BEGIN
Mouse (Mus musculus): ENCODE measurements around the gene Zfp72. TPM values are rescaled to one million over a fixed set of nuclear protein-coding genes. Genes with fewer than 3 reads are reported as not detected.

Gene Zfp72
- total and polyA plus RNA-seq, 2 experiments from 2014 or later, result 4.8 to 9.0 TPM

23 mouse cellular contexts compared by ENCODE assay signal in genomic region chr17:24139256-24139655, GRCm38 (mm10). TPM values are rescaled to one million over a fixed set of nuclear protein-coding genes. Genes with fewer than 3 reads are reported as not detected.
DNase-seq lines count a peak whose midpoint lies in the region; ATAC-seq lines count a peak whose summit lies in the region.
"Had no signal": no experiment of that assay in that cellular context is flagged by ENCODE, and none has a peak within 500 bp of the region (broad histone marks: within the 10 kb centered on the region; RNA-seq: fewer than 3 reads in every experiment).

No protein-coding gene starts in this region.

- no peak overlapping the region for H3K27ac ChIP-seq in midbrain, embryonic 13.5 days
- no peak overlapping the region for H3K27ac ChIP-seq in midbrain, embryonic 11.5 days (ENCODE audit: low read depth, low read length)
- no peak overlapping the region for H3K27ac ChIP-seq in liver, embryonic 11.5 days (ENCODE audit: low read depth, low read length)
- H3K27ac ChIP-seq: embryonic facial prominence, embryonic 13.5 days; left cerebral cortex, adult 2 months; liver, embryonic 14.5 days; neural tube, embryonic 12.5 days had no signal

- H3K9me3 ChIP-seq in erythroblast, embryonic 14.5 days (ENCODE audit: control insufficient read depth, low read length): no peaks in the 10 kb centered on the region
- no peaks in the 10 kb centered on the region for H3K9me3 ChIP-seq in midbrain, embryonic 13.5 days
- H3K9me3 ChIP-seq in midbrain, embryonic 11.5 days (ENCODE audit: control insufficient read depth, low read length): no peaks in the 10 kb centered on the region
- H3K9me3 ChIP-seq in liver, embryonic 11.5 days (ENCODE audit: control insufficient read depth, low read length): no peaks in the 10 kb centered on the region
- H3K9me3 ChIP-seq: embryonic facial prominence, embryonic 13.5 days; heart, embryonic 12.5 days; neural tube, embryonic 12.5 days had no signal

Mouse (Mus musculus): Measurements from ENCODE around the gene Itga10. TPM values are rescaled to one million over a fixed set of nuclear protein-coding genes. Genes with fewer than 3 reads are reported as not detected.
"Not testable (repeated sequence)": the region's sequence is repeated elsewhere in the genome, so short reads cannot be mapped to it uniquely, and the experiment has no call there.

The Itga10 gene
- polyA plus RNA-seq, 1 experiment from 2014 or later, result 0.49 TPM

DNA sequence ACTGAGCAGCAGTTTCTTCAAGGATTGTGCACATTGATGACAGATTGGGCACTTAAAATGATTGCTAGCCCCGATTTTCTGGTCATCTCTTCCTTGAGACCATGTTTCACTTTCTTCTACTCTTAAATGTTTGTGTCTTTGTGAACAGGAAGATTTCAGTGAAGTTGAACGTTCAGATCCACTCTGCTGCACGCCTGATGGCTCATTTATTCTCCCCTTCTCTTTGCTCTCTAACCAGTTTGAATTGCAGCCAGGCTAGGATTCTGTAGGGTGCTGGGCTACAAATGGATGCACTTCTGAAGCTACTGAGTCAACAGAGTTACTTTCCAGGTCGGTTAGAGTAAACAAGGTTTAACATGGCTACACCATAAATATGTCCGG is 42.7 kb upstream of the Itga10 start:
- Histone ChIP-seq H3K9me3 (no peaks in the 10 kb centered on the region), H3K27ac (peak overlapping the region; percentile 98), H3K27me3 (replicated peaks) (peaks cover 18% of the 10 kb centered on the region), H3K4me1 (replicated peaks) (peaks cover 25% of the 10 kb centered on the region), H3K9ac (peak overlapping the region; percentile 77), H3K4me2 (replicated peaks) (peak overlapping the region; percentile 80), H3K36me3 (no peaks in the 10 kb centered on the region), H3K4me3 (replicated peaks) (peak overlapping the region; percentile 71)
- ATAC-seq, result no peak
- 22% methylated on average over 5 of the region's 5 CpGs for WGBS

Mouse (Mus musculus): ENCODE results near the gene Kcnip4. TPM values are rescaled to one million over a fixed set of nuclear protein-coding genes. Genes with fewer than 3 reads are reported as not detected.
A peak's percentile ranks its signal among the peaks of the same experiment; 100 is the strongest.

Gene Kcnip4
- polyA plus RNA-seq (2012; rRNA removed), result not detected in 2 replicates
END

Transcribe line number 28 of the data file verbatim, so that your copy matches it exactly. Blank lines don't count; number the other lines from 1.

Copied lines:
- polyA plus RNA-seq (2012; rRNA removed), result not detected in 2 replicates